What’s most important to realize about this economic theory is that it is still largely individualistic. The laborers simply “gain class consciousness” of the unequal situation and realize that they are not benefitting from the capitalist system as much as they could be due to the owners of capital capturing the majority of the wealth. This is almost exactly what happened in the Occupy Movement that chanted, “We are the 99%”.
Individuals in Marxist communism are deciding what best maximizes their well-being. The political will of the majority of the population chooses to live in a state of equality, rather than a state of inequality that benefits only a small percentage of elite capital owners. It is a turn away from competition and inequality toward cooperation and equality by choice. This is not how communism as turned out in practice.
Communism in Practice
While capitalism and its organic evolution into Marxist communism focus on individuals making decisions by cooperative and collective means, communism as it has been historically implemented focuses on collective “equality” through centralized decision-making. In practice, this has consisted of an authoritarian government doing the decision-making, but as will be discussed in the Democracy section does not have to be the case.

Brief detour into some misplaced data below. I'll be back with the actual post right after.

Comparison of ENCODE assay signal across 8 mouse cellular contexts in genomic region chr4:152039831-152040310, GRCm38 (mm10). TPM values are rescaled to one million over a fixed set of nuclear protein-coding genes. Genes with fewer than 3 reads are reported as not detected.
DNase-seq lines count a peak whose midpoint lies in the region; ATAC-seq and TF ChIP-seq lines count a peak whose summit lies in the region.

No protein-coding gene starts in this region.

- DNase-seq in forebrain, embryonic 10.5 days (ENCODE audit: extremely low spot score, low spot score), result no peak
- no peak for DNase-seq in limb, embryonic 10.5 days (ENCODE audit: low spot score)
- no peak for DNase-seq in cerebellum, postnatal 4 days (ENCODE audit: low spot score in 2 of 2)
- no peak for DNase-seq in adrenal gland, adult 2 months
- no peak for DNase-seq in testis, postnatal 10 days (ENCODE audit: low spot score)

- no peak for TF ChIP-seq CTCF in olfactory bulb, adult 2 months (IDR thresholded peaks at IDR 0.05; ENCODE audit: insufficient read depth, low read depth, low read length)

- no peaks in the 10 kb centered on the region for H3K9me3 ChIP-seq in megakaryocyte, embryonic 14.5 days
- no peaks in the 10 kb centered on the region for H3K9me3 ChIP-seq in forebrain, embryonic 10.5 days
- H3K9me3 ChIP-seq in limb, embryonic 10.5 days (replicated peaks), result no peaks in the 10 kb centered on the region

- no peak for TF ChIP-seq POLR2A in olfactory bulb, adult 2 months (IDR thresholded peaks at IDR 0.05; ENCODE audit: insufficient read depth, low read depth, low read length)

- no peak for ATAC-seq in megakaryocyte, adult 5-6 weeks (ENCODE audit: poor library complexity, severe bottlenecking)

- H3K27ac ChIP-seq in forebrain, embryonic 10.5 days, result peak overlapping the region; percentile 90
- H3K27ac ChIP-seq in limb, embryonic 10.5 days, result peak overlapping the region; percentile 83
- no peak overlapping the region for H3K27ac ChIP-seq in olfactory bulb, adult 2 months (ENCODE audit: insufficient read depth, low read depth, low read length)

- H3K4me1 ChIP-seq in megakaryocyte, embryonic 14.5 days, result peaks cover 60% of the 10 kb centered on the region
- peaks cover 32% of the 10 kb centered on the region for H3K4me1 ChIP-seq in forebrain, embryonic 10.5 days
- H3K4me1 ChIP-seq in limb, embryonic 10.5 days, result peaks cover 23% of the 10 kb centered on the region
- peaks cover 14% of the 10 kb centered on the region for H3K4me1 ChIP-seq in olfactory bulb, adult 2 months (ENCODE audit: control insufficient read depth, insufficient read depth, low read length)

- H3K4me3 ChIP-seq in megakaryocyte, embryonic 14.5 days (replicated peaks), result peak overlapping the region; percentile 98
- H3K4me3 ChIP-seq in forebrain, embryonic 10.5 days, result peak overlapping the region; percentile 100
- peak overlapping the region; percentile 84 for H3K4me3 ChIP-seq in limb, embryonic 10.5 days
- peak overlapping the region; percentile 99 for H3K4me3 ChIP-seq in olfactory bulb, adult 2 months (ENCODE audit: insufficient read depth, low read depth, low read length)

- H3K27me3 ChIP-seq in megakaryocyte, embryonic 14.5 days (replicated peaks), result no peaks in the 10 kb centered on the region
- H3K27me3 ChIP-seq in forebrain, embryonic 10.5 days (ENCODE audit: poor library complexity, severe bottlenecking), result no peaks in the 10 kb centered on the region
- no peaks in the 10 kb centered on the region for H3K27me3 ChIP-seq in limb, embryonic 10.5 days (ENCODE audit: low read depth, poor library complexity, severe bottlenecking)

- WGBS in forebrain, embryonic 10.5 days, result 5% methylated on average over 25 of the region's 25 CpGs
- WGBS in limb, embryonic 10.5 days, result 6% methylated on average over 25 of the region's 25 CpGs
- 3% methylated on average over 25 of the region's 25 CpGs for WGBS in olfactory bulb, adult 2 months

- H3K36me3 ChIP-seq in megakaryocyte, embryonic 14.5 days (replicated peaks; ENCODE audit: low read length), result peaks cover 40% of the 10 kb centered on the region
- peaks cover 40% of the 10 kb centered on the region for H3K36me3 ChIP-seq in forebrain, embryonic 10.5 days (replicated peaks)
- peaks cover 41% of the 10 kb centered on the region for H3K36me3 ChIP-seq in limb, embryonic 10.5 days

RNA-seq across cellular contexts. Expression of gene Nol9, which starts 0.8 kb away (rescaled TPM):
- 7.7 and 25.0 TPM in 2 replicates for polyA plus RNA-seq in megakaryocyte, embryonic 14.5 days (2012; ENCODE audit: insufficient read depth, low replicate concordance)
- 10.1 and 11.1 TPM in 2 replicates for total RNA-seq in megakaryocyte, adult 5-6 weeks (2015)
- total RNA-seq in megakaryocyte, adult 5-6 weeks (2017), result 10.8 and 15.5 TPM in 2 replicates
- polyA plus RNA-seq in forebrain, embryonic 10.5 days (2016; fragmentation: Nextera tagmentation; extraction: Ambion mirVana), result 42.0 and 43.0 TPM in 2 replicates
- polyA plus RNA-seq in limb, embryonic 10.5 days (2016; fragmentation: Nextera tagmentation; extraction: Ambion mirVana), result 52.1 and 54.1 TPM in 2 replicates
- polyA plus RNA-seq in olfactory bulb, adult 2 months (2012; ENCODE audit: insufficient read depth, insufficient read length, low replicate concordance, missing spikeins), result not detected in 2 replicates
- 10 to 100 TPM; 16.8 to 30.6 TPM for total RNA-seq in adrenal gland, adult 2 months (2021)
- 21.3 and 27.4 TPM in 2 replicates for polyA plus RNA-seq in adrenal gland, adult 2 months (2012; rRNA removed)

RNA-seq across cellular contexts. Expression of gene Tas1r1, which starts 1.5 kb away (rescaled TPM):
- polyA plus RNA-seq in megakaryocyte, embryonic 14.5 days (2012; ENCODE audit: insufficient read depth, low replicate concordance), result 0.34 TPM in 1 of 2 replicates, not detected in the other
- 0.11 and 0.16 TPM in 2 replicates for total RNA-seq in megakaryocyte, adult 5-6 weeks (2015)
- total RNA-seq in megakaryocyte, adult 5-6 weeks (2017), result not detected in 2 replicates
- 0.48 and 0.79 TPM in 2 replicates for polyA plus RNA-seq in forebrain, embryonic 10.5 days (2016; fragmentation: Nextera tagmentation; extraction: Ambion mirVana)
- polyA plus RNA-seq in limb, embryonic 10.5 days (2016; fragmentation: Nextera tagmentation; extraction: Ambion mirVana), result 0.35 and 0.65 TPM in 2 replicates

In order to reach a state of equality in practice, people like Vladimir Lenin believed it was necessary to create a “vanguard of the proletariat” to push the working class into moving towards and adopting communism. This allowed the “vanguard” to simply become a new set of elites and begin making decisions. Once in power, these vanguards operated as both political and economic decision makers with little accountability from a democratic voting public.
That turns out to be the main problem of communism in practice. Trying to decide what is best for individual well-being that is not your own is very difficult, especially if you are responsible for the individual well-being of millions of individuals in a large nation-state as a central planner. There is simply no way that a central decision-maker can go about that task in an optimal way. They would literally need to know millions of pieces of information in order to figure out how to distribute and utilize a nation’s resources.
Who should get what goods and services? How much should they get? Do any innovations or discoveries need to made in order to produce the goods and services needed? How many researchers are needed? The list of questions that need answers in a large economy are way beyond any central planner once you begin asking them. With all this in mind, it is easier to recognize that centralized planning in communism is a historical byproduct of authoritarian governments more so than Marx originally intending it.